Tuesday, May 28, 2024
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New legislation to curtail financial powers of State owned Enterprises

By: Staff Writer

May 05, Colombo (LNW): Sri Lanka’s State owned Enterprises (SOE’s) including the Central Bank and state banks are to be brought under a legal framework for appointments, management, procurement and capital spending with the enactment of SOE Act in parliament soon, Justice Minister Wijeyadasa Rajapakshe divulged.

It is aimed at improving governance of state-owned enterprise by May 2024 as part of anti-corruption efforts following an International Monetary Fund (IMF) governance diagnostic assessment

A legislation is now being drafted to boost governance providing provisions to cut down fiscal powers currently given to board of governors and directors of state owned entities he elaborated.    

Moreover the power of deciding salary structures and increments of the staff of SOEs including the Central Bank and state banks will be vested in the finance ministry and Parliament.

According to the draft SOE act, state owned enterprises will only be given administration powers and powers to take financial policy decisions on decisions. It will be not be  given any authority to increase salaries of employees.

“SOEs are susceptible to mismanagement and corruption as wells due to possible conflicts between ownership and policy making functions of the government, undue political interference on policies and business practices, “he claimed.

All commercial SOEs are required to publish quarterly accounts and an annual report similar to listed entities.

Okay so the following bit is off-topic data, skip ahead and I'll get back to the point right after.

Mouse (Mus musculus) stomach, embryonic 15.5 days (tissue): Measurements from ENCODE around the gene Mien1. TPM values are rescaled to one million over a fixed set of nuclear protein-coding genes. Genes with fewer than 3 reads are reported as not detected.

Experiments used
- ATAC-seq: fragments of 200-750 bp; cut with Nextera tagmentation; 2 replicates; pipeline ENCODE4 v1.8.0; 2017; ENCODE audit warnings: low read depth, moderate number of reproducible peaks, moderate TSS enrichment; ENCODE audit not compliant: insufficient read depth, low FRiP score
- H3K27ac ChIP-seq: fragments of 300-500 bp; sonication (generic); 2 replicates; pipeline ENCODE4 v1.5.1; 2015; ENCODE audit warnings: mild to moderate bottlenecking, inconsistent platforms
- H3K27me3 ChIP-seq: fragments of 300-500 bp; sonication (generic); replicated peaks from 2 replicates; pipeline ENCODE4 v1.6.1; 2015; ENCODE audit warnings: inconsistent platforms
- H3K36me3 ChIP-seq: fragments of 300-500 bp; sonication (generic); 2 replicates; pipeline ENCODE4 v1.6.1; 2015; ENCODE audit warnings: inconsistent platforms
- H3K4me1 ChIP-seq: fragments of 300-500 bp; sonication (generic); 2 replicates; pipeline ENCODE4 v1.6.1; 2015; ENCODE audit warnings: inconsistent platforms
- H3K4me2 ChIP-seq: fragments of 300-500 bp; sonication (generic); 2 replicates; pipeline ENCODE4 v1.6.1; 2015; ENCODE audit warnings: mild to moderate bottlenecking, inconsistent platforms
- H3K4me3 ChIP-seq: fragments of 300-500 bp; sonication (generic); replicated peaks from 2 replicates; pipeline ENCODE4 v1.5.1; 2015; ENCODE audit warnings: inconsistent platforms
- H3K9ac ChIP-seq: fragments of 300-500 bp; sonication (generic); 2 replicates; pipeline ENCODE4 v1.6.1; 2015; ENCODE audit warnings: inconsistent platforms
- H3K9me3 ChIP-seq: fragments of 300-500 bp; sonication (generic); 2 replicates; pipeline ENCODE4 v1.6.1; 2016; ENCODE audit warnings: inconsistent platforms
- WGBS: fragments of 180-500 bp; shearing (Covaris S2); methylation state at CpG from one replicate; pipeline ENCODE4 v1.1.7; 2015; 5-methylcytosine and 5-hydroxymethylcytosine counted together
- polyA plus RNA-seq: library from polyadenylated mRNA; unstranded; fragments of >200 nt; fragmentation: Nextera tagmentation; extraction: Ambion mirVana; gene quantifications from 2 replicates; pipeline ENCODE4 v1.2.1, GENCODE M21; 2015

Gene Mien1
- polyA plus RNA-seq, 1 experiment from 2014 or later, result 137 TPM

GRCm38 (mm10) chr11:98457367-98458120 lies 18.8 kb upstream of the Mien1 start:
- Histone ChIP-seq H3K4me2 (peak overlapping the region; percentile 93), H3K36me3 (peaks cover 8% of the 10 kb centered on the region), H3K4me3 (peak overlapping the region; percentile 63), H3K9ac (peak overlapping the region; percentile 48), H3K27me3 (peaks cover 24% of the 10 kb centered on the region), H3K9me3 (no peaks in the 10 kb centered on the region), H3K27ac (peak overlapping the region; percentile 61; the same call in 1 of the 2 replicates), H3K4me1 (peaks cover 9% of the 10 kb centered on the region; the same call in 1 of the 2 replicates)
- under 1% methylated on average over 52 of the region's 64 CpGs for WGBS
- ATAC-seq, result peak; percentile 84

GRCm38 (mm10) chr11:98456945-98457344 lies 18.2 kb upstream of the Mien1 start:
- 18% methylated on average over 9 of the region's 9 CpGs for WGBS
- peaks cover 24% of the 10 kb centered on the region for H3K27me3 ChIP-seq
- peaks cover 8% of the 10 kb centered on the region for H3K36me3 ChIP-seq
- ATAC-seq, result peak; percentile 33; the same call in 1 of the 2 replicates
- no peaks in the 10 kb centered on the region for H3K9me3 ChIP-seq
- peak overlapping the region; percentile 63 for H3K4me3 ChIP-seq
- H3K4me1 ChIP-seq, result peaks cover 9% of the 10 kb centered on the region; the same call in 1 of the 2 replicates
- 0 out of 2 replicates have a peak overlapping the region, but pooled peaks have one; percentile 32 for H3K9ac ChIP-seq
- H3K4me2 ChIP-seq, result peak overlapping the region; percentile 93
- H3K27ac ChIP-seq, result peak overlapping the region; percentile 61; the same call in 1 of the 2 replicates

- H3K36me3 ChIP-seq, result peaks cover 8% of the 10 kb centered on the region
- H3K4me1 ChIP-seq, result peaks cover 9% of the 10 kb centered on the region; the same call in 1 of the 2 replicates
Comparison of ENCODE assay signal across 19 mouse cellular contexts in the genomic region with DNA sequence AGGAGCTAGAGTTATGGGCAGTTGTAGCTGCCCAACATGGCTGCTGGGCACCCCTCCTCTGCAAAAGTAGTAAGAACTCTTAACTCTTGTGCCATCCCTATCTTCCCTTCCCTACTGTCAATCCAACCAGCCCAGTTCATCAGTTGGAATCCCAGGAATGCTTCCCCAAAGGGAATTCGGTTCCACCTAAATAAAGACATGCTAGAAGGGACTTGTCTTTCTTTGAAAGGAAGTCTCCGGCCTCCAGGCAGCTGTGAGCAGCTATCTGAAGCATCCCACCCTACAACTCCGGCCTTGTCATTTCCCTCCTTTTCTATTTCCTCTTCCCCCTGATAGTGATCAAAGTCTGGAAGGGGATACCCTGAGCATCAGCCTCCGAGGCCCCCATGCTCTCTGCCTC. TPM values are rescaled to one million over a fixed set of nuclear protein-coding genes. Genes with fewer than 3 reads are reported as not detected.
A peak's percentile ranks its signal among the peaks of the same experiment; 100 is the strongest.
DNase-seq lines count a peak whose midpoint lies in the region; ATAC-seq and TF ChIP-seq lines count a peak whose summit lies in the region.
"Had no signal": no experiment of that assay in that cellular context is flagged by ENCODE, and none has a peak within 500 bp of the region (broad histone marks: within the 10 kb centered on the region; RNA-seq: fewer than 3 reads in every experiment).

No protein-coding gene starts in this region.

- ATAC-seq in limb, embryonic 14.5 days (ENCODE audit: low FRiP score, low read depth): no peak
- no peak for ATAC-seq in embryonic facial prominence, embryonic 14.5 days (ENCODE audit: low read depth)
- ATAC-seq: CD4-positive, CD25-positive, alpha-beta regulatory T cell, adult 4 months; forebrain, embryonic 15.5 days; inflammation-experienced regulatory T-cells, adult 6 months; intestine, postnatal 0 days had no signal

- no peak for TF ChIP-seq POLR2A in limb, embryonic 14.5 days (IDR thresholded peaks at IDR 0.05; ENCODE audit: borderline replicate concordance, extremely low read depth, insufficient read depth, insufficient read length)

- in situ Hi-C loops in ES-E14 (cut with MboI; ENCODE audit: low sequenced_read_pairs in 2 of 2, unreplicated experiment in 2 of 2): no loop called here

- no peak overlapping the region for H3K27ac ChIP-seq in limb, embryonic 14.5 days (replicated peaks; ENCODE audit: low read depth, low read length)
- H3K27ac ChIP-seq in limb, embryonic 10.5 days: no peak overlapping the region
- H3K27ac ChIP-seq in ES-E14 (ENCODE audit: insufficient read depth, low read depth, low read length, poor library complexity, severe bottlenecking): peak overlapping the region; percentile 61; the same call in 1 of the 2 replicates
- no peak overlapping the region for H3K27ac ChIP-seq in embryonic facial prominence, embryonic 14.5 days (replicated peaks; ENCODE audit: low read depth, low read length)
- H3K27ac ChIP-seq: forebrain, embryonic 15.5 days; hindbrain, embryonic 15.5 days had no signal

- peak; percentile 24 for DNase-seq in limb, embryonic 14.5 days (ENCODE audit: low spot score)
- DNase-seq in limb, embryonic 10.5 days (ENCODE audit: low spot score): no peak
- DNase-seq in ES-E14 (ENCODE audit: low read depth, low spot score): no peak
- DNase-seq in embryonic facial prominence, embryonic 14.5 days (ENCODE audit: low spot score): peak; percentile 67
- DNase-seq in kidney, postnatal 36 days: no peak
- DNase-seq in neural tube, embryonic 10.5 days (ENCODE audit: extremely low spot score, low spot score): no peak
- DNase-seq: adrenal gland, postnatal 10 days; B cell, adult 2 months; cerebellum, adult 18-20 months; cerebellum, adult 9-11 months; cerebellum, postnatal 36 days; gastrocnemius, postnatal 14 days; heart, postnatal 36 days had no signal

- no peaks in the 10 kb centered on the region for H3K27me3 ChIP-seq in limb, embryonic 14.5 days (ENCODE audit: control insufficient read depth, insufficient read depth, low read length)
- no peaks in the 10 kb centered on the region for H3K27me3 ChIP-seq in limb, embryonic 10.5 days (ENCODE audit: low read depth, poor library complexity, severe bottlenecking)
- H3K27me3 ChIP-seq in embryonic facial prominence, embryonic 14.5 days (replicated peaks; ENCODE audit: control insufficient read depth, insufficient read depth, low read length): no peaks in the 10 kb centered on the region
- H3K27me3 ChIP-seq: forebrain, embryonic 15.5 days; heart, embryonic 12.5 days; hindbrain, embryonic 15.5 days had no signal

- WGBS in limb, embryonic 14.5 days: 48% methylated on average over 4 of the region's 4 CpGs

In addition, these enterprises should continue to appear before COPE as is done now. Extending the capacity of Public Enterprises Department (PED) to consolidate SOE data and its ability to analyse and report on SOE sector performance will contribute to more effective governance.

The Government maintains ownership and control over somewhere between 300 and 500 entities (527 to be exact) that it characterises as public corporations.

A Public Enterprises Department has been established within the Ministry of Finance which collates the budgets, business plans, and financial reports of 52 SOEs –those which it considers to be the most strategically important.

130 SOEs have been ear marked for conversion into public liability companies of which 17 were defunct and state intervention is not needed for 87 enterprises, the ministry report indicated.

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